“We thought a useful thing for people who care about privacy [would be] to have a device that includes our services, as well as other software and services which increase privacy,” says Silent Circle CTO and Blackphone board member, Jon Callas.

For Callas, it’s all about the experience of the end user. “It's like giving someone a well-cooked and tasty meal as opposed to a cookbook and some ingredients,” he says. “It's a better experience for them overall.”

To build the Blackphone handset, Silent Circle paired up with GeeksPhone, a Spanish smartphone company most notable for building open Android phones, which also ran Firefox OS. “They weren’t making hundreds of millions of units, but they had a very good understanding of how to do specialty products at a high level of quality, and bring them to a worldwide market,” says Weir-Jones, who joined the company at this juncture.

One of the big advantages of building a handset from the ground up is that it let Silent Circle create a stripped-down version of Android’s 4.4 KitKat release for its custom operating system. PrivatOS makes several changes to the core Android kernel to keep the phone better protected.

“We disabled a lot of the features we saw as leaky, and built an additional set of management tools to allow the user to very precisely control what permissions their applications have,” Weir-Jones continues. “On most smartphones, your only options are to accept or reject the security requirements of individual apps. What we let you do is to install the app, after which your security center will identify all the security permissions needed, suggest security-conscious defaults, and allow you to fine-tune these permissions yourself. You can then change those any time you like.”

One of the niftiest features of Blackphone is that it lets users communicate securely with other people, even when one side of the party doesn’t own a Blackphone themselves. All they need is the Silent Circle app, which handles the call encryption. Fortunately, each Blackphone handset comes complete with three one-year "Friend and Family" Silent Circle subscriptions, which allow your contacts to install the service on their existing smartphones.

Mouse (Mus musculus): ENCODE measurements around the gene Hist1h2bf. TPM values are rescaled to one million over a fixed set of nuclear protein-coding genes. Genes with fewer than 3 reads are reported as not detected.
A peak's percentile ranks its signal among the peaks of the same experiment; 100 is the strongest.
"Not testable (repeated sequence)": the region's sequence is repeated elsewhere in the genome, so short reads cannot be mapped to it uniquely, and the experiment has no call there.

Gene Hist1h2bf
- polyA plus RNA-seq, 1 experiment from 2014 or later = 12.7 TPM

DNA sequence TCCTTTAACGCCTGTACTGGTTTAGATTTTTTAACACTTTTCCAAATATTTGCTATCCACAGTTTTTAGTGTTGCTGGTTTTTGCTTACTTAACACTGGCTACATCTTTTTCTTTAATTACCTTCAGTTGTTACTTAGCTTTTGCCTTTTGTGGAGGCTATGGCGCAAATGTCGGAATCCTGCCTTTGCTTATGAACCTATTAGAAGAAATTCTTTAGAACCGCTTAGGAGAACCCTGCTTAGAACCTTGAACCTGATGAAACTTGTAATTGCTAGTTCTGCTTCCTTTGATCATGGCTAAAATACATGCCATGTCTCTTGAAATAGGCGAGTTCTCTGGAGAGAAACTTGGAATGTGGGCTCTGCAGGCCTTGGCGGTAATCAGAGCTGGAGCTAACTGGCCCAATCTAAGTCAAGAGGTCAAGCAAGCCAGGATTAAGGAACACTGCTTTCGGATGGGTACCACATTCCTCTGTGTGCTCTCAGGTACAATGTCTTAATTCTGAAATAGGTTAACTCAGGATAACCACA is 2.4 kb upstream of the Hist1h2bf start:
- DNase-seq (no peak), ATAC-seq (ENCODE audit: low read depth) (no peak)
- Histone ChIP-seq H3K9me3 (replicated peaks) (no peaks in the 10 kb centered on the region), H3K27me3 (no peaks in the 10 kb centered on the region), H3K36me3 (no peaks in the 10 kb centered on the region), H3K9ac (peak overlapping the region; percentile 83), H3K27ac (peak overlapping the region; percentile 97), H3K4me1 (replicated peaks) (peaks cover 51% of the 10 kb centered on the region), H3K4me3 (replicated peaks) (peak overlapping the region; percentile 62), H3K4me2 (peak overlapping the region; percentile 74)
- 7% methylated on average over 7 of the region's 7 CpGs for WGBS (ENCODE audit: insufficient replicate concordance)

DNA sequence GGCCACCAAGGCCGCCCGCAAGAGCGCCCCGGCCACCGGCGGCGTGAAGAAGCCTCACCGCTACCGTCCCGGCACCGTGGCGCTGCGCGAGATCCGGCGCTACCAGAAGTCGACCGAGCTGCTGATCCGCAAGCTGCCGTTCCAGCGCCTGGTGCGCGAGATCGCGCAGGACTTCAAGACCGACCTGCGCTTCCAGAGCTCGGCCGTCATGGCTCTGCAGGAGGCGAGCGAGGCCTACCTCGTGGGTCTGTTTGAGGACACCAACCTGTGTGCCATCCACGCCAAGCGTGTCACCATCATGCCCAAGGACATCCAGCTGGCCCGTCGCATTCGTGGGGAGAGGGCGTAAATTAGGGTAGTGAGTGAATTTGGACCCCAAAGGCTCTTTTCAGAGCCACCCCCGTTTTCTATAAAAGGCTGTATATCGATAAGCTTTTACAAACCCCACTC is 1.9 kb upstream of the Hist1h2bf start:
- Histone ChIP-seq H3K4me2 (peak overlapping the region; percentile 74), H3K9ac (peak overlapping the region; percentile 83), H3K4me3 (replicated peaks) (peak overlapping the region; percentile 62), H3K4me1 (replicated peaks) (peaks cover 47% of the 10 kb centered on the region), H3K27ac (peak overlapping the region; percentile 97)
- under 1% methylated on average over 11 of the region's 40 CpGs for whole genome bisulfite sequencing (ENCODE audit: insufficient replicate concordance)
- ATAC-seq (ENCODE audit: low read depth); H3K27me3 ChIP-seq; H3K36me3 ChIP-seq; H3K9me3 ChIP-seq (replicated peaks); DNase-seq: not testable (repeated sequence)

“One of the best features of Blackphone is that I can speak to you, even if you’ve got an Android or an iPhone,” says Weir-Jones. “This is something I’ve not seen done before.”

The Future Of Privacy

There are, of course, questions that will be raised. The most obvious and pertinent to Silent Circle is whether or not the Blackphone will sell. After all, while most readers may not like the idea of eavesdropping or mass data collection, many of us accept it as an inevitable part of life in 2014. No matter how admirable the aim of the Blackphone is, what percentage of smartphone users will shell out for one rather than picking up the new Samsung Galaxy S5 or forthcoming iPhone 6?

And while avoiding NSA eavesdropping is clearly important, are there potential criminal applications for the Blackphone, where it could become a next-generation “burner”—an update of the kind of one-use pay-as-you-go phone used by criminals in HBO’s The Wire?

“The important point to make here is that we have no data to release,” Weir-Jones says. “We will comply with requests, but even if you came along with a subpoena, there’s simply nothing for us to reveal about our users because because we don’t moderate or connect your calls.”

A larger question concerns what will happen if tools like Blackphone do become successful. In the wake of major privacy stories in the press—ranging from Facebook data leaks to tales of NSA surveillance—this is not an entirely unrealistic proposition.

If this is the case, Weir-Jones thinks the Blackphone could help trigger major changes in the privacy space. “In the long run what we anticipate is that if people move away from seemingly ‘free’ tools like search engines because they perceive the costs to be too high, the market will be forced to step up,” he says. “Instead of offering a tool based on monetizing your behavioral data, it may be that you could control your own data but instead pay these companies a small fee to use their services. In the past, everyone believed everything online should be free, and now we’re seeing that maybe that’s not going to be the case.”

But while this is an idealistic view of future privacy, not everyone is so convinced it will happen anytime soon.

“I have often heard people suggest that the fact we will willingly use tools like Google which collect our data means we don’t care about privacy,” says Helen Nissenbaum, professor of Media, Culture and Communication and Computer Science at New York University, known for her work on privacy, trust, and security in the online world. “For me that is not correct. I hate the fact that airlines move the seats closer together to fit more on, and yet I still use the plane. Does that mean I don’t care about my comfort? We can’t draw a direct line between what we care about and what will put up with under duress. There are a lot of issues we need to look at here, but I think we’re a long way from doing the kind of cost-benefit analysis that is useful for solving these problems.”

Whether or not the Blackphone does become a major player in the smartphone market—or prompts further investigation into subjects like NSA eavesdropping and large-scale corporate data-mining—it seem that early units of Silent Circle’s new handset have been very well received by their customers.

For Toby Weir-Jones and his team, that is enough. For now.

[Image: Flickr user Jon Callas]